FIFA confirms semi-automated offside system for Qatar World Cup
FIFA has confirmed that a semi-automated offside system will be used at this year’s football World Cup in Qatar .
The new technology utilizes a limb-tracking camera system to track player movements and a sensor in the ball.
It then quickly shows 3D images on stadium screens at the tournament to help fans understand the referee’s call.
It is the third World Cup that will see FIFA introduce new technology to help referees.
The optical tracking system was trialled at the FIFA Club World Cup in Abu Dhabi earlier this year and had also been tested at the Arab Cup in Qatar last December.
“Semi-automated offside technology is an evolution of (VAR) Video Assistant Referee systems that have been implemented across the world,” the global body’s President Gianni Infantino said in a statement on Friday.
“This technology is the culmination of three years of dedicated research and testing to provide the very best for the teams, players and fans who will be heading to Qatar later this year, and FIFA is proud of this work, as we look forward to the world seeing the benefits of semi-automated offside technology at the World Cup 2022,” he added.
Goal-line technology was ready for the 2014 tournament in Brazil after a notorious refereeing error in 2010. In 2018, a video review to help referees judge game-changing incidents was rolled out in Russia.
The new offside system promises faster and more accurate decisions than are currently made with the VAR system, even though the 2018 World Cup avoided significant mistakes on offside calls.
Controversy has since flared in European leagues, especially where VAR officials draw on-screen lines over players for marginal calls. They have been mocked as “armpit offsides” because of the tiny margins.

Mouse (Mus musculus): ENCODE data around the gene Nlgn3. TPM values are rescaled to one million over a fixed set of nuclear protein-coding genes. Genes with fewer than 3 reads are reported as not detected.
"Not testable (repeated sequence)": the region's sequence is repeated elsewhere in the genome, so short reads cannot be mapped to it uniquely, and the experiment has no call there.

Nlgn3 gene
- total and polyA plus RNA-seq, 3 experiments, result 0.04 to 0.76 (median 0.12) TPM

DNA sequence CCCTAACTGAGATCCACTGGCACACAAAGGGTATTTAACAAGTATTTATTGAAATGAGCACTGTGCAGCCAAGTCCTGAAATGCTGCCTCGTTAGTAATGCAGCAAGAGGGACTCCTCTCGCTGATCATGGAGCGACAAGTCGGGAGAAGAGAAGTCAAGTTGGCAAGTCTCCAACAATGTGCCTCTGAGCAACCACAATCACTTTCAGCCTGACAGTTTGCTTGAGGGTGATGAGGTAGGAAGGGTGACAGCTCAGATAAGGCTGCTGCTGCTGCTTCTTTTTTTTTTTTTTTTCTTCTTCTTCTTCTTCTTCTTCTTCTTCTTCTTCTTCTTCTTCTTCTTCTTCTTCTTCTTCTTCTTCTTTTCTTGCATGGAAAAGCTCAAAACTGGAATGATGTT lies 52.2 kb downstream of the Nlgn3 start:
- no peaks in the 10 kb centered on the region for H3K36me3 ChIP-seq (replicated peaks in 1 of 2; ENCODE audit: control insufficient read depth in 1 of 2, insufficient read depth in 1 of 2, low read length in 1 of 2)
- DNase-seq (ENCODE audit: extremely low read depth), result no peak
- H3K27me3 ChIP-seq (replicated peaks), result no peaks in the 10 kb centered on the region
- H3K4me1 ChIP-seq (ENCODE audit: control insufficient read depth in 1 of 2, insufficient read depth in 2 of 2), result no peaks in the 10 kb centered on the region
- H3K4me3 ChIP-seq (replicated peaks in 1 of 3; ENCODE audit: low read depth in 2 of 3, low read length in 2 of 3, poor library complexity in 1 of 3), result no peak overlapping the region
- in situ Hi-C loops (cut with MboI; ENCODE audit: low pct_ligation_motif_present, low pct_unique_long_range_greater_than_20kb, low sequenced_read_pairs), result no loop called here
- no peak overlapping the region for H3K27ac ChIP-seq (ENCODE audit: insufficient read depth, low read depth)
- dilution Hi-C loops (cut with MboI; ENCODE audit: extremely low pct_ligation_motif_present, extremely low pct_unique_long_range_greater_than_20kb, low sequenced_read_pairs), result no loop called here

Each stadium in Qatar will have 12 cameras beneath the roof synchronised to track 29 data points on each player’s body 50 times per second. Data is processed with artificial intelligence to create a 3D offside line that is alerted to the team of VAR officials.
A sensor in the match ball tracks its acceleration and gives a more precise “kick point” – when the decisive pass is played – to align with the offside line data, FIFA innovation director Johannes Holzmüller said in an online briefing.
The shot by England’s Frank Lampard that crossed the Germany goal-line in 2010 but was not given as a goal almost immediately ended then-President Sepp Blatter’s opposition to giving referees technological aids.
Later that same day in South Africa, a clearly incorrect offside call let Carlos Tevez score Argentina’s first goal in a 3-1 win over Mexico in the round of 16.
In 2014, Bosnia and Herzegovina failed to advance from the group in its first World Cup after Edin Dzeko’s early goal against Nigeria was wrongly judged offside. Nigeria went on to win 1-0.
FIFA’s push to get the new offside technology ready for the World Cup was slowed by the COVID-19 pandemic.
Within seconds of a possible offside, a specialist member of the VAR team can manually check the data-created line for attackers and defenders and the kick point of the pass, Holzmüller said.